I’ve had a look at your thread over on Gearslutz and it’s all pretty good advice as far as I can see, although I wouldn’t worry too much about the recommendation to use the clock in the converters as opposed to the RayDAT (unless of course, you have very, very good converters!). Why that advice is given (and this applies to A/D conversion only, i.e. recording) is explained by Hugh Robjohns in an SOS article. Note however that if you use word clock to the converter (ADA8000 in your case), this “interface jitter” won’t happen; another argument for word clock. Hugh writes a more in-depth article on the subject here and if you want some real food for thought then have a look at his article on whether or not anyone benefits from a dedicated digital master clock at all!

Finally, don’t forget that RME’s TotalMix is simply awesome (not a word I use lightly, as is the fashion!). Think PatchMIX on steroids.

hi, MrSoundman

Well, considering the jitter problem, things are as complicated as I was expecting. if I understand well the SOS articles, it’s better to use the internal clock of an A/D converter to avoid jitter issues. Problem is : what happend if you have 2 of them connected to Raydat via TOSLink ? At this point, it seems that the word clock is indeed the solution to keep the Raydat as master without problem, which means, as you said, purchasing the WCM (100 €).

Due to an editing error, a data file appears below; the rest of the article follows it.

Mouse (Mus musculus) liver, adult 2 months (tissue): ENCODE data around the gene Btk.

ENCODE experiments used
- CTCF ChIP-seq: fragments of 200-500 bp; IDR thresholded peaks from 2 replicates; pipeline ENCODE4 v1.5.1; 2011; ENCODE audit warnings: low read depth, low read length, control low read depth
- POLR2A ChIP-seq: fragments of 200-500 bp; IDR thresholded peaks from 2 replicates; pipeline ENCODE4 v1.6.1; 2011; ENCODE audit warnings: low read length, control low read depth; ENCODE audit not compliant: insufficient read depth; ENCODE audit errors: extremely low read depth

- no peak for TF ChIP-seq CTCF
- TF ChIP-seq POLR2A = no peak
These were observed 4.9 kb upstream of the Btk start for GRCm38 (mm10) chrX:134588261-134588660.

There is a thing that I don’t get, though : let’s say we set the Raydat as master and the ADA8000 as slave. If a TOSLink cable (a good quality one) is connected from Raydat (out) to the ADA8000 (in) there is no digital audio transfer on it, only a clock signal : how can jittering arise in this case, as there is no blending of audio and clock signals ?

Didn’t have time to read the last article, yet. I’ll post questions if I have some more after reading.

Anyway, a great thank for your help and feel free to correct me if I am wrong about this.

Cheers !

It’s important to remember that there is only one optical cable each way so there is only one signal consisting of a mixture of the clock and data signals; an ADAT Lightpipe receiver must recover the clock signal if it is to be able to sync to it. Now, even when pure digital silence is transmitted (all zeros), this will not be a square wave; and as soon as any audio signal arrives, this will appear to be an almost random signal to the untrained eye. Nevertheless, given a perfect, theoretically clean input signal, it would still be possible to recover a jitter-free clock. The problem is that this must first travel through the physical medium of the fibre optic cable, so when it comes out the other end the rising and falling edges are smeared and this is where the jitter comes from.